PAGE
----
The CALDB found Pino Fiorentino dishonestly used his position as the liquidator of ERB International Pty Ltd (ERB), failed to act in good faith in the best interests of the company and its creditors, lacked competence and failed to comply with his legal requirements as a liquidator.
At the time of his conduct, Mr Fiorentino was a partner of Hamiltons Chartered Accountants, Business Advisors.
Mr Fiorentino’s failures arose in circumstances where pre-appointment transactions demanded a full investigation such that ERB's creditors had confidence that he acted solely in their interests in maximising the return to them.
The CALDB found, among other things, that Mr Fiorentino signed a deed of settlement – on behalf of creditors – with ERB and its directors, without adequately and properly assessing necessary information. Also, the CALDB found that Mr Fiorentino procured invalid proxies and voted them in support of a resolution to approve his fees. Significantly, it found that Mr Fiorentino actively sought to undermine a claim by the New South Wales Office of State Revenue, a major creditor, to pursue another entity to recover its debt.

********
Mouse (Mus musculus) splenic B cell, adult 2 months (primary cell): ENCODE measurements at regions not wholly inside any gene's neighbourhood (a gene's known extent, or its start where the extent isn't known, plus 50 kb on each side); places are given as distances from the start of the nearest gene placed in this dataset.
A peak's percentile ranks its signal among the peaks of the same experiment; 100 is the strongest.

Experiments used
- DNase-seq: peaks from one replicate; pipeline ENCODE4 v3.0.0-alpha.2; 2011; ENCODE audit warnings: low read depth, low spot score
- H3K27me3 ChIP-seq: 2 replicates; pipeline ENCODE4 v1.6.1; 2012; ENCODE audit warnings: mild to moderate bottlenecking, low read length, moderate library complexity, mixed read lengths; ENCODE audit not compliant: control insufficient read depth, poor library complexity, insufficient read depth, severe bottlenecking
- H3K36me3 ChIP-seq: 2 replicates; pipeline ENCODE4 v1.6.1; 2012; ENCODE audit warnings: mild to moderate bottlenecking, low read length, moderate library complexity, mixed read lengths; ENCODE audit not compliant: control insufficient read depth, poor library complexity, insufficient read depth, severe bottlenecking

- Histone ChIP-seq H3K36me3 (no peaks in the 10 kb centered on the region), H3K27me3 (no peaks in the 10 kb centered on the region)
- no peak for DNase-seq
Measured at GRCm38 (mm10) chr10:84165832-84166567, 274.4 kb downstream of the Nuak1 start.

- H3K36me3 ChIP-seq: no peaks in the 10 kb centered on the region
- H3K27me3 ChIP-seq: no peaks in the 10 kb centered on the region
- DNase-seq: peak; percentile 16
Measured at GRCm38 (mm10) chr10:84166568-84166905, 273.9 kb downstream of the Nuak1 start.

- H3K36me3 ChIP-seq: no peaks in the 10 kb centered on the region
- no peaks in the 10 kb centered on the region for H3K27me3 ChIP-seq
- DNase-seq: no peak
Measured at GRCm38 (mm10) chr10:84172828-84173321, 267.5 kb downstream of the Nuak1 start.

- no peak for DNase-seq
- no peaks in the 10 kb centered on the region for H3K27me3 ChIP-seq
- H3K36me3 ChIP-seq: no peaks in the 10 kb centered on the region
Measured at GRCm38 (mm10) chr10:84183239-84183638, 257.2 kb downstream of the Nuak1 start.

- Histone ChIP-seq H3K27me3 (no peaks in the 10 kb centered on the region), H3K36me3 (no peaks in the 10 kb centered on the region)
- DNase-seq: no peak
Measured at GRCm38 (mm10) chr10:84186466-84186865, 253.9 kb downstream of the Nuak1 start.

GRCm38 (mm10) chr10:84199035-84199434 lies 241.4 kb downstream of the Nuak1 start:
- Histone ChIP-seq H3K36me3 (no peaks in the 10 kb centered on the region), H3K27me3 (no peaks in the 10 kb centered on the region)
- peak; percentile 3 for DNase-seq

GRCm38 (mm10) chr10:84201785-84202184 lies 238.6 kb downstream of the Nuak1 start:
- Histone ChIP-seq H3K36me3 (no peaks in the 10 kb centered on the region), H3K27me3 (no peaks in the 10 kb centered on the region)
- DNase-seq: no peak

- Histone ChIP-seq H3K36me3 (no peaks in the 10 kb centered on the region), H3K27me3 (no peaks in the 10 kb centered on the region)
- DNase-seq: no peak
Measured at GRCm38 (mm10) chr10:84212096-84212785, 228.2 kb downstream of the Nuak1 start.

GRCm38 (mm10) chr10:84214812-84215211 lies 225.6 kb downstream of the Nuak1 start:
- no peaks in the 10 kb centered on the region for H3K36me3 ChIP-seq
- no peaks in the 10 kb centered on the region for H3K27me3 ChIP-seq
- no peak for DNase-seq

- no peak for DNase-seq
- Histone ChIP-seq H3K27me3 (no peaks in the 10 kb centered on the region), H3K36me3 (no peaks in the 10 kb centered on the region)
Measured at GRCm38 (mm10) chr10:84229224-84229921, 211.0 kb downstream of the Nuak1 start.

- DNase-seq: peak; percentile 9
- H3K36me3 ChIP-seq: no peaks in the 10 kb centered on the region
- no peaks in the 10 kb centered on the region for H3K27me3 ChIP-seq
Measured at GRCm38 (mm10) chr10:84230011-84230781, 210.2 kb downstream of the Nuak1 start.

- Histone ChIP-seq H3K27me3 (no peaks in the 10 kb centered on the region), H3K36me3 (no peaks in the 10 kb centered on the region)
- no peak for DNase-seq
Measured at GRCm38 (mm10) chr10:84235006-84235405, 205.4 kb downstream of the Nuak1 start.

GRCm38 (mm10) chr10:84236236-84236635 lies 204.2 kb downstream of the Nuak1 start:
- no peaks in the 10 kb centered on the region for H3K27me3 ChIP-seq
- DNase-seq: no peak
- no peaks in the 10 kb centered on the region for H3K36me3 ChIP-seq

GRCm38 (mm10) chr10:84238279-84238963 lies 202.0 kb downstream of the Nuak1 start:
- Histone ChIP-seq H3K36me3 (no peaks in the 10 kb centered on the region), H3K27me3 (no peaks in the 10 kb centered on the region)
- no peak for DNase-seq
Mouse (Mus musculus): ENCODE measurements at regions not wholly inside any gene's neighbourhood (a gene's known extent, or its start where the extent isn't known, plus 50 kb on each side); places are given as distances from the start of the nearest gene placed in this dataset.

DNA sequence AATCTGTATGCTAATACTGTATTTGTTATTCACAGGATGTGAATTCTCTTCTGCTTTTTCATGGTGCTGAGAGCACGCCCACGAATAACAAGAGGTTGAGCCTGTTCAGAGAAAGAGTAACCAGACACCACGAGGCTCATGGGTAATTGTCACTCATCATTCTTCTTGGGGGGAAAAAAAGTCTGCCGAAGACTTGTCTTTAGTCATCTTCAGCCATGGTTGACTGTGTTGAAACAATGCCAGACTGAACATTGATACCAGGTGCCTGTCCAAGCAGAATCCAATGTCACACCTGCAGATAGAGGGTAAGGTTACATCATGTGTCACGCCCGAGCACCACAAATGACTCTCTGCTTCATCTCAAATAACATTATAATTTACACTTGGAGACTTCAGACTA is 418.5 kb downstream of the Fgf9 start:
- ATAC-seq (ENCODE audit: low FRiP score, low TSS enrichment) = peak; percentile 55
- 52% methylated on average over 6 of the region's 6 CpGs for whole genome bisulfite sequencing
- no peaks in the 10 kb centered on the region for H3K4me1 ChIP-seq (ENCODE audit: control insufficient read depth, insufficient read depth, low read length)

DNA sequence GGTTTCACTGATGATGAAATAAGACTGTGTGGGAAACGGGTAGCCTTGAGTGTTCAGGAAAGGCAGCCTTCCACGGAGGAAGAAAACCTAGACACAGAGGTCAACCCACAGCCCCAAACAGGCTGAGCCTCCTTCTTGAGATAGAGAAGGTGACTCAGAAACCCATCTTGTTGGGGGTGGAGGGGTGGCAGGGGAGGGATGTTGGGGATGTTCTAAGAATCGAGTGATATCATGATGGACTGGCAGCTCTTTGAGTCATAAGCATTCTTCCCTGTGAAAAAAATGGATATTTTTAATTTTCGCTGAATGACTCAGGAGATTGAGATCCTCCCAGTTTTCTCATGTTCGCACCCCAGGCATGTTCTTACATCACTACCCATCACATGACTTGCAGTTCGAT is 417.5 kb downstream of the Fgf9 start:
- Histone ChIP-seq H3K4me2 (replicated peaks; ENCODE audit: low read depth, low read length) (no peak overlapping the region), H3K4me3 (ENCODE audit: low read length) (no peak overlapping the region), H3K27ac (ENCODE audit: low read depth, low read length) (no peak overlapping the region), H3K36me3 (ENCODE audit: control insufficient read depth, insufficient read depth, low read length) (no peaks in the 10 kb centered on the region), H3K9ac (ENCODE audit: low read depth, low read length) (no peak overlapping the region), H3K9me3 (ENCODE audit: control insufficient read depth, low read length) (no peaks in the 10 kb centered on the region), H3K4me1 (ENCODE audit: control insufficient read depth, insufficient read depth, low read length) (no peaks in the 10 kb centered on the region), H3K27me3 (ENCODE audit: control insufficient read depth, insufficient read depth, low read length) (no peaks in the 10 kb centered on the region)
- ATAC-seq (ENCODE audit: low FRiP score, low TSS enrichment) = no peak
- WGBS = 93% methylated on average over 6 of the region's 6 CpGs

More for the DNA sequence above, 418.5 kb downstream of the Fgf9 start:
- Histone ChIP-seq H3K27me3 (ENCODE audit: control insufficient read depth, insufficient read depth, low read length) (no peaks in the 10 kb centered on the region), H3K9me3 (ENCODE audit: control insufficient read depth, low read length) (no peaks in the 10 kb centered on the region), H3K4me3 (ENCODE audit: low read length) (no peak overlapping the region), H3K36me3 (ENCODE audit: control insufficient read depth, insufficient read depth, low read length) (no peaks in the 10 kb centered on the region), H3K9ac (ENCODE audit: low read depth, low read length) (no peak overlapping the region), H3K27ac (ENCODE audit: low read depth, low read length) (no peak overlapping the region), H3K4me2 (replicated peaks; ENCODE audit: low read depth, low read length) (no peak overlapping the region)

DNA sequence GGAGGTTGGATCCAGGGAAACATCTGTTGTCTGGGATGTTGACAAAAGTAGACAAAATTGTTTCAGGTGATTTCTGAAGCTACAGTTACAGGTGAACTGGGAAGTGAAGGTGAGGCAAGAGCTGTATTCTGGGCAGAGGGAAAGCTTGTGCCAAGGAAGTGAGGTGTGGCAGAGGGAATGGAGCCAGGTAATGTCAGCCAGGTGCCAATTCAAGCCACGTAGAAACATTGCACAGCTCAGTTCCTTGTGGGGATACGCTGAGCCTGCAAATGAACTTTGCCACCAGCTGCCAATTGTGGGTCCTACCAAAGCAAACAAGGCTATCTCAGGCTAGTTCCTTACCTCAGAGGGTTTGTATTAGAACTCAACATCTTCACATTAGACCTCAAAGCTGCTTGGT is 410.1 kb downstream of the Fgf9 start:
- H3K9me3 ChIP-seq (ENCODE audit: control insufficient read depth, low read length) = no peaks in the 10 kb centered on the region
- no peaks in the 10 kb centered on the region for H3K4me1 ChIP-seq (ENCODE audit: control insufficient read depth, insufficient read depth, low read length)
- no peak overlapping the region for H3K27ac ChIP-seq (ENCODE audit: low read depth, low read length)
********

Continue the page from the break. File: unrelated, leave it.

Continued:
Overall, the CALDB found in favour of 20, out of 25, of ASIC's contentions.
ASIC senior executive leader, insolvency practitioners, Adrian Brown said, "CALDB found that Mr Fiorentino failed to properly investigate ERB’s affairs where CALDB described pre-appointment dealings as a ‘phoenix’ transaction."
"Liquidators are very important gatekeepers in identifying, acting on and reporting pre-appointment transactions which might seek to defeat the creditors' interests. Creditors must have confidence in the fundamental duty of liquidators to act solely in the creditors’ interests. I am also pleased that independent liquidators appointed by the court are now investigating the affairs of ERB," Mr Brown said.
In April 2014, the CALDB, following an ASIC application, suspended William James Hamilton’s registration for six months for his role as joint liquidator of ERB.